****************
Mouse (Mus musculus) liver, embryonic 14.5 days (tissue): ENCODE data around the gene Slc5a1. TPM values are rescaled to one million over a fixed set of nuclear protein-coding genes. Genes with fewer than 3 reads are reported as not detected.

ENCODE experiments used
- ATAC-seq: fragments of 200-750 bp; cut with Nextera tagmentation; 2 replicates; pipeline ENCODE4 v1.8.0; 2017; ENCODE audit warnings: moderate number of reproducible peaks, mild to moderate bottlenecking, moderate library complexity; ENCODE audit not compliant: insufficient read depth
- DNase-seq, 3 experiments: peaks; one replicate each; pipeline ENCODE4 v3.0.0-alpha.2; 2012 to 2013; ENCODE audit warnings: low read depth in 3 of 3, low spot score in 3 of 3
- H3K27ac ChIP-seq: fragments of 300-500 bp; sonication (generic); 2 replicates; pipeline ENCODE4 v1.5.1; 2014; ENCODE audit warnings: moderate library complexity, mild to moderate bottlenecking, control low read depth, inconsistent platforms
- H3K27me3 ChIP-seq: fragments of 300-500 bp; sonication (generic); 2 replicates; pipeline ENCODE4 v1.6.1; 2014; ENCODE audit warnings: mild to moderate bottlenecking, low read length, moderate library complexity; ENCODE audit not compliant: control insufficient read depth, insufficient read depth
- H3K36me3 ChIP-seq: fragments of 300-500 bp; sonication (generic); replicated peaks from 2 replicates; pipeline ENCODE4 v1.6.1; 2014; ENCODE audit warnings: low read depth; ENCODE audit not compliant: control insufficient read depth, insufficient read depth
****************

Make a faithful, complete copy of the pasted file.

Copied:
Mouse (Mus musculus) liver, embryonic 14.5 days (tissue): ENCODE data around the gene Slc5a1. TPM values are rescaled to one million over a fixed set of nuclear protein-coding genes. Genes with fewer than 3 reads are reported as not detected.

ENCODE experiments used
- ATAC-seq: fragments of 200-750 bp; cut with Nextera tagmentation; 2 replicates; pipeline ENCODE4 v1.8.0; 2017; ENCODE audit warnings: moderate number of reproducible peaks, mild to moderate bottlenecking, moderate library complexity; ENCODE audit not compliant: insufficient read depth
- DNase-seq, 3 experiments: peaks; one replicate each; pipeline ENCODE4 v3.0.0-alpha.2; 2012 to 2013; ENCODE audit warnings: low read depth in 3 of 3, low spot score in 3 of 3
- H3K27ac ChIP-seq: fragments of 300-500 bp; sonication (generic); 2 replicates; pipeline ENCODE4 v1.5.1; 2014; ENCODE audit warnings: moderate library complexity, mild to moderate bottlenecking, control low read depth, inconsistent platforms
- H3K27me3 ChIP-seq: fragments of 300-500 bp; sonication (generic); 2 replicates; pipeline ENCODE4 v1.6.1; 2014; ENCODE audit warnings: mild to moderate bottlenecking, low read length, moderate library complexity; ENCODE audit not compliant: control insufficient read depth, insufficient read depth
- H3K36me3 ChIP-seq: fragments of 300-500 bp; sonication (generic); replicated peaks from 2 replicates; pipeline ENCODE4 v1.6.1; 2014; ENCODE audit warnings: low read depth; ENCODE audit not compliant: control insufficient read depth, insufficient read depth